In the years since the 2009 report, the agencies also developed a strategy for cooperation between federal, tribal, state, and local agencies in addressing multi-jurisdictional fires. However, the GAO’s most recent report notes that conflicts of law could limit the strategy’s impact because state or local jurisdictions may have an approach to fire management that differs from that of the agencies. The report also highlights tactical changes that the agencies have implemented in the last six years, including increased emphasis on technology, training, and firefighter safety.

Next, the GAO analyzed the agencies’ approach to measuring the effectiveness of their response to fires. Among other things, agencies have utilized studies to determine whether methods such as “fuel reduction treatment and aerial firefighting” are helpful. However, the GAO found that, by failing to develop specific criteria for review, agencies limited the usefulness of this information.

Finally, the GAO reviewed the five agencies’ approaches to distribution of fire management resources. It found that the agencies placed unnecessary reliance on historical records in decision-making about how to allocate funds for managing fires. Instead of reviewing recent information, which “better reflects current conditions” about suppression spending, agencies calculated the average cost of suppression over the past decade.

Fires represent an increasing financial strain on federal agencies. During the last twenty years, the Forest Service’s fire management expenditures have increased from 16 percent to 52 percent of the agency’s total budget. The Forest Service recently estimated that the amount it spends on wildfires will account for more than two-thirds of its total budget within ten years.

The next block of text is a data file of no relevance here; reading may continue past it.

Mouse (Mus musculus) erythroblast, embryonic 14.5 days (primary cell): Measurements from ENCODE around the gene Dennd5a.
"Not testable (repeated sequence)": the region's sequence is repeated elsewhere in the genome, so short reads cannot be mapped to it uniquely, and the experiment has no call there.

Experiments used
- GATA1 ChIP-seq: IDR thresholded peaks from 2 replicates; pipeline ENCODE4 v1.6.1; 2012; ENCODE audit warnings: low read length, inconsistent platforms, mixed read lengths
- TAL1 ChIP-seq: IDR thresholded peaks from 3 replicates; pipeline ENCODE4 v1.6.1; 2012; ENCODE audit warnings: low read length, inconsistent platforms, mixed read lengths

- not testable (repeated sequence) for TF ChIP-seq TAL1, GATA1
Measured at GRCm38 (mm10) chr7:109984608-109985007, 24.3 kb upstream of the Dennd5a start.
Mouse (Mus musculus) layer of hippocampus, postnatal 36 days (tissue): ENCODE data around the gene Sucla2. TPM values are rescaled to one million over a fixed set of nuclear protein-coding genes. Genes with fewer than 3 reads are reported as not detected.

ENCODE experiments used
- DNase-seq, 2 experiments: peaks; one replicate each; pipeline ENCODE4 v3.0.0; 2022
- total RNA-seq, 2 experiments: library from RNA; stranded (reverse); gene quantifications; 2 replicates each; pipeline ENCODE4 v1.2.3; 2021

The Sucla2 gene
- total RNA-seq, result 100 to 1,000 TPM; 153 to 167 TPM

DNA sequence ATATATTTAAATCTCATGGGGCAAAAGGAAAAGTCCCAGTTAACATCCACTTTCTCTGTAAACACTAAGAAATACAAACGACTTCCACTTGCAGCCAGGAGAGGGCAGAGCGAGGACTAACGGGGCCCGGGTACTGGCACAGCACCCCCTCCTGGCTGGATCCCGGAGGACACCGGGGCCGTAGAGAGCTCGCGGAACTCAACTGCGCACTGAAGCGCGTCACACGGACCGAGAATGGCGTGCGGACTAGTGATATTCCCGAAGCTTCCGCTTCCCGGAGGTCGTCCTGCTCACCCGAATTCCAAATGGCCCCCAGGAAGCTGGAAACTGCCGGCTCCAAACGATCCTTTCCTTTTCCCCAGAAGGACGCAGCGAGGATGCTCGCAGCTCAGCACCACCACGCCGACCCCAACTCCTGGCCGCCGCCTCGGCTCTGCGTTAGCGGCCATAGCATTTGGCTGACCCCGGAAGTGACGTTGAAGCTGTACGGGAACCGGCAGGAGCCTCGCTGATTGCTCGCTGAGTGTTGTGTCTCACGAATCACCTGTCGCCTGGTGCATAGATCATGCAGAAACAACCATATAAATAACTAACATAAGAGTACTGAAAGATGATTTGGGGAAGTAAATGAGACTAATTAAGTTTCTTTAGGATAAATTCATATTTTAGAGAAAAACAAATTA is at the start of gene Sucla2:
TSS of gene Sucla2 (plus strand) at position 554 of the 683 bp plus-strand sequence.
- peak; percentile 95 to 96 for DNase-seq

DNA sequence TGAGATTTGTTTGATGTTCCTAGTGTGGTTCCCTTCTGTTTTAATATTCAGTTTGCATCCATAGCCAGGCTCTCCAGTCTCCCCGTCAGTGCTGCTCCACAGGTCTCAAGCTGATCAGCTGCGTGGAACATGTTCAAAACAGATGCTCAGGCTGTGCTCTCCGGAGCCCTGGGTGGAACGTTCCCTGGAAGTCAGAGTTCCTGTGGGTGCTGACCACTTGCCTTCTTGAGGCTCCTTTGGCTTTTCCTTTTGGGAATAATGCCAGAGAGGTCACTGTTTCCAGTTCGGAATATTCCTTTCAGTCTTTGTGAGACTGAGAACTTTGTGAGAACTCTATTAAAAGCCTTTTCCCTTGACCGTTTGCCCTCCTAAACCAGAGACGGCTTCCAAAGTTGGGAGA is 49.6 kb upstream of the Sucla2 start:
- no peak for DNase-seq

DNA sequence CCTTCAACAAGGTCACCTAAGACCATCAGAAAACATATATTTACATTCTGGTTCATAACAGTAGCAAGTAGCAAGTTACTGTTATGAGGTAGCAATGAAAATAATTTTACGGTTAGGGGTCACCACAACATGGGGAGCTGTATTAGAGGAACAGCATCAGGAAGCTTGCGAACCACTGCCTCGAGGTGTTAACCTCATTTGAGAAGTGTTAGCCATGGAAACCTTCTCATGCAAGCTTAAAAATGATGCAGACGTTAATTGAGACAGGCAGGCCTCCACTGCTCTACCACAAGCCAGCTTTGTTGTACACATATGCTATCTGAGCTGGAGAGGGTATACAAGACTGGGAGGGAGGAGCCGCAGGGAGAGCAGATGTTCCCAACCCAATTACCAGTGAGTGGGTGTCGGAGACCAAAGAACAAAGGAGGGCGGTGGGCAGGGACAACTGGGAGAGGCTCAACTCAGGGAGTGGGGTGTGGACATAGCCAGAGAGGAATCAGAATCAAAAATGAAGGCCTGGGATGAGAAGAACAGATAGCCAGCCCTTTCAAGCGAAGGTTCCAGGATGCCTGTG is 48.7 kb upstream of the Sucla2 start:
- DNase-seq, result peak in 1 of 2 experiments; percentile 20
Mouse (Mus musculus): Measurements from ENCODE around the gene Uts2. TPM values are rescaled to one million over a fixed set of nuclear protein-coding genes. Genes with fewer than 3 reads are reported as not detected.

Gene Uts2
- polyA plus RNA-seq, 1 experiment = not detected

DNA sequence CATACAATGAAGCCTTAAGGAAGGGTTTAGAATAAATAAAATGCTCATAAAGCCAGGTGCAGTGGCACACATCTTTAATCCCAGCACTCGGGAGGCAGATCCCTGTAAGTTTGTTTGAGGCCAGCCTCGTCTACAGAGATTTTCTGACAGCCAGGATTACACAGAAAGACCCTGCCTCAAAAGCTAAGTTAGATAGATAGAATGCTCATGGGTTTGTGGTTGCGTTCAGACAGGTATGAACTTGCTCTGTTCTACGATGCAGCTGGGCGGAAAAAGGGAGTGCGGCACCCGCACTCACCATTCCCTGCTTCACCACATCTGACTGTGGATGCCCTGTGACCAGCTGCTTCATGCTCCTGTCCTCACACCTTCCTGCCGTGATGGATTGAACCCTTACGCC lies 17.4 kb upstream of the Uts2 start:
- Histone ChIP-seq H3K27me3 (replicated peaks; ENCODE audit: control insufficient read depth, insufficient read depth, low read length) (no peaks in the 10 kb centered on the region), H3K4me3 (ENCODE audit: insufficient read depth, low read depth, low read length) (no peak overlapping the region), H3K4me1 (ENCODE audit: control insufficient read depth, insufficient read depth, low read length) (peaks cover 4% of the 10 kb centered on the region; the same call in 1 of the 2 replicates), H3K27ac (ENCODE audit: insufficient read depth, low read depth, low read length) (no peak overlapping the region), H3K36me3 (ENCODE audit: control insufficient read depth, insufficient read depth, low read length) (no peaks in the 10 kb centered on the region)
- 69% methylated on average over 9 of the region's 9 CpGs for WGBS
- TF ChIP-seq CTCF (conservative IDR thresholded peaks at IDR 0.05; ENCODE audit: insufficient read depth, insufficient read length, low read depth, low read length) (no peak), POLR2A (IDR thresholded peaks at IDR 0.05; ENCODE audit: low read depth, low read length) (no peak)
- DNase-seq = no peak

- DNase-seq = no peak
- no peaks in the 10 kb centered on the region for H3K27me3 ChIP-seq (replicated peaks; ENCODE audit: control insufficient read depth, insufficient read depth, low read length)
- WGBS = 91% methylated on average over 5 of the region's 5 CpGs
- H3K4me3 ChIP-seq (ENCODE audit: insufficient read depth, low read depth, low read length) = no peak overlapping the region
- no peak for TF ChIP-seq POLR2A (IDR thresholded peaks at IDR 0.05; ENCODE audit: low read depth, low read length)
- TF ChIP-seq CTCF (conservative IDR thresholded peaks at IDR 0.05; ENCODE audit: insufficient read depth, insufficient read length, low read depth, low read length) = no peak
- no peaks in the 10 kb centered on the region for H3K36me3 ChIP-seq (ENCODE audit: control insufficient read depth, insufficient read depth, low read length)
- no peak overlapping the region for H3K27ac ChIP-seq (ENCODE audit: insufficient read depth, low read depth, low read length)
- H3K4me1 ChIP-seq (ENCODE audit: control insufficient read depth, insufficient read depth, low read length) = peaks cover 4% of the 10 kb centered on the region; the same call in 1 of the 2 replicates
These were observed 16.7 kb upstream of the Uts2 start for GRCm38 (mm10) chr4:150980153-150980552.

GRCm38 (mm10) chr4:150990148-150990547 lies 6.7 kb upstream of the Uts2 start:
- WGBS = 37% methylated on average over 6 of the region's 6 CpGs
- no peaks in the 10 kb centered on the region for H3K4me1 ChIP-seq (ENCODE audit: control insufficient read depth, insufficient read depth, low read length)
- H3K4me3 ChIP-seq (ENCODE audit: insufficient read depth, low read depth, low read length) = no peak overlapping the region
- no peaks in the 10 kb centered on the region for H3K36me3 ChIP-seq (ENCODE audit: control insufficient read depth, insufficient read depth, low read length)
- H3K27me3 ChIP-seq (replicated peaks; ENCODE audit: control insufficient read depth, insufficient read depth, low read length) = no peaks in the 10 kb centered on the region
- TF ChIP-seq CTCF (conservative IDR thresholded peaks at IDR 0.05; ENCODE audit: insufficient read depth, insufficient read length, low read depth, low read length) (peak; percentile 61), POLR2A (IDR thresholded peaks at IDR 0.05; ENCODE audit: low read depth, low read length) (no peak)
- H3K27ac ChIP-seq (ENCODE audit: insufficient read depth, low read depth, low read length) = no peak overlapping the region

As costs of fire management increase, suppression is a growing expenditure for agencies. The practice also has ecological implications. Continued policies of fire suppression create higher fuel levels – which can kill trees and other plants  – that in turn can heighten overall fire risk.

Although suppression remains a common practice, the agencies’ tripartite approach to managing fires also includes preparedness and fuel reduction. The GAO found that, as with suppression, agencies consulted historical records instead of reliable, current data reflecting recent trends when distributing resources for preparedness and fuel reduction. The report notes, however, that the agencies plan to abandon this approach and adopt methods based on more recent data moving forward.

For the most part, agencies agreed with the GAO’s recommendations. The Forest Service is currently developing specific criteria for how it will select fires for review, including the severity and exceptional nature of fires. In addition, the Department of the Interior has formalized an agreement with the Forest Service to implement a cohesive information and technology strategy for fire management.

The GAO has analyzed wildland fire management in the past. In addition to the 2009 and 2015 reports, it has issued multiple recommendations over the years emphasizing the need for cohesive strategy among agencies in reviewing fire data. The GAO considers the management of wildland fire to be a key issue because of its threat to communities and natural habitats.